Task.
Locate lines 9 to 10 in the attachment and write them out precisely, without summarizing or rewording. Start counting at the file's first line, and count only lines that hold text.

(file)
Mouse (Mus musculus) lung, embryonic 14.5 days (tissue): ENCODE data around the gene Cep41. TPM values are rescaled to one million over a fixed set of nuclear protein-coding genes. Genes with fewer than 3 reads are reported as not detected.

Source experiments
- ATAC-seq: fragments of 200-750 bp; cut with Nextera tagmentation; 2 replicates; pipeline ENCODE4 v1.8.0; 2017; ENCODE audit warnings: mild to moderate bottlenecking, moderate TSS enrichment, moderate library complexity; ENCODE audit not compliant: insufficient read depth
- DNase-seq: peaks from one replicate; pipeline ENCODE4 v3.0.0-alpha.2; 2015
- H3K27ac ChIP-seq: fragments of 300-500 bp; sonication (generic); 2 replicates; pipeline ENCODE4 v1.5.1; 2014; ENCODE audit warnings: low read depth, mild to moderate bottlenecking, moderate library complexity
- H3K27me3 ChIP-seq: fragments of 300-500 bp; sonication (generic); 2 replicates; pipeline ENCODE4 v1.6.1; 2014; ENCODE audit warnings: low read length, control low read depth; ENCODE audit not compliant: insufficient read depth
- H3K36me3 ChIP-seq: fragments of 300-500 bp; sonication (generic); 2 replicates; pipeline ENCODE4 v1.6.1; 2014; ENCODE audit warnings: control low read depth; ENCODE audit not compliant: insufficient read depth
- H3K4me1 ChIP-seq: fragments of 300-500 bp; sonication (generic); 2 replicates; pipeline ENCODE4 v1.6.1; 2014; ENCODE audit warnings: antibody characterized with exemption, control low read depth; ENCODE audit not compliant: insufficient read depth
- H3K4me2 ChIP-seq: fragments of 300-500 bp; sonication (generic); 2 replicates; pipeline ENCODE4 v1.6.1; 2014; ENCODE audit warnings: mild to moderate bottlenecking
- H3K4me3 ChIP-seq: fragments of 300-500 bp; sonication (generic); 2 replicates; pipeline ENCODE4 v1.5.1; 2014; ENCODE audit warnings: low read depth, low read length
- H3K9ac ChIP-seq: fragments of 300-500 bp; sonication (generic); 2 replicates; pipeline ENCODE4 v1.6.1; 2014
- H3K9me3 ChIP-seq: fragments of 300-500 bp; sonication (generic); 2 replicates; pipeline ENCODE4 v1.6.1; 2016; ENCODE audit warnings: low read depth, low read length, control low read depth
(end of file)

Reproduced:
- H3K4me2 ChIP-seq: fragments of 300-500 bp; sonication (generic); 2 replicates; pipeline ENCODE4 v1.6.1; 2014; ENCODE audit warnings: mild to moderate bottlenecking
- H3K4me3 ChIP-seq: fragments of 300-500 bp; sonication (generic); 2 replicates; pipeline ENCODE4 v1.5.1; 2014; ENCODE audit warnings: low read depth, low read length